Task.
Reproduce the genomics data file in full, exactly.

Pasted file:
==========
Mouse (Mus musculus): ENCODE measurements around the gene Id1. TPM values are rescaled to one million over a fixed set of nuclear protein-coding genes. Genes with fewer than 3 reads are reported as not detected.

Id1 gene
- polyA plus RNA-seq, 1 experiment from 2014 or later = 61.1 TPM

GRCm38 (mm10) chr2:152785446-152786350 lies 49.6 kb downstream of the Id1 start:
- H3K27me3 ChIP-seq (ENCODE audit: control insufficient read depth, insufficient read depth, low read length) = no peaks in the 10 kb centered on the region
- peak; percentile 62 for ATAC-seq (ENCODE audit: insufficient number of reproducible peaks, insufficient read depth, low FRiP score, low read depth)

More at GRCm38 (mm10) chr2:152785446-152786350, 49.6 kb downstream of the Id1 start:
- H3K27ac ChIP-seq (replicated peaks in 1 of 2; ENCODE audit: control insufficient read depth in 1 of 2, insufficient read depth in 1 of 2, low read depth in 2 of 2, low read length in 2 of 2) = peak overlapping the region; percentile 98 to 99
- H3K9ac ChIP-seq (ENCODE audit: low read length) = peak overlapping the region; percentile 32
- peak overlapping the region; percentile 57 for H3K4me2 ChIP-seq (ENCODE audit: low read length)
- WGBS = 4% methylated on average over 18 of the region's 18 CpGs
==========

Mouse (Mus musculus): ENCODE measurements around the gene Id1. TPM values are rescaled to one million over a fixed set of nuclear protein-coding genes. Genes with fewer than 3 reads are reported as not detected.

Id1 gene
- polyA plus RNA-seq, 1 experiment from 2014 or later = 61.1 TPM

GRCm38 (mm10) chr2:152785446-152786350 lies 49.6 kb downstream of the Id1 start:
- H3K27me3 ChIP-seq (ENCODE audit: control insufficient read depth, insufficient read depth, low read length) = no peaks in the 10 kb centered on the region
- peak; percentile 62 for ATAC-seq (ENCODE audit: insufficient number of reproducible peaks, insufficient read depth, low FRiP score, low read depth)

More at GRCm38 (mm10) chr2:152785446-152786350, 49.6 kb downstream of the Id1 start:
- H3K27ac ChIP-seq (replicated peaks in 1 of 2; ENCODE audit: control insufficient read depth in 1 of 2, insufficient read depth in 1 of 2, low read depth in 2 of 2, low read length in 2 of 2) = peak overlapping the region; percentile 98 to 99
- H3K9ac ChIP-seq (ENCODE audit: low read length) = peak overlapping the region; percentile 32
- peak overlapping the region; percentile 57 for H3K4me2 ChIP-seq (ENCODE audit: low read length)
- WGBS = 4% methylated on average over 18 of the region's 18 CpGs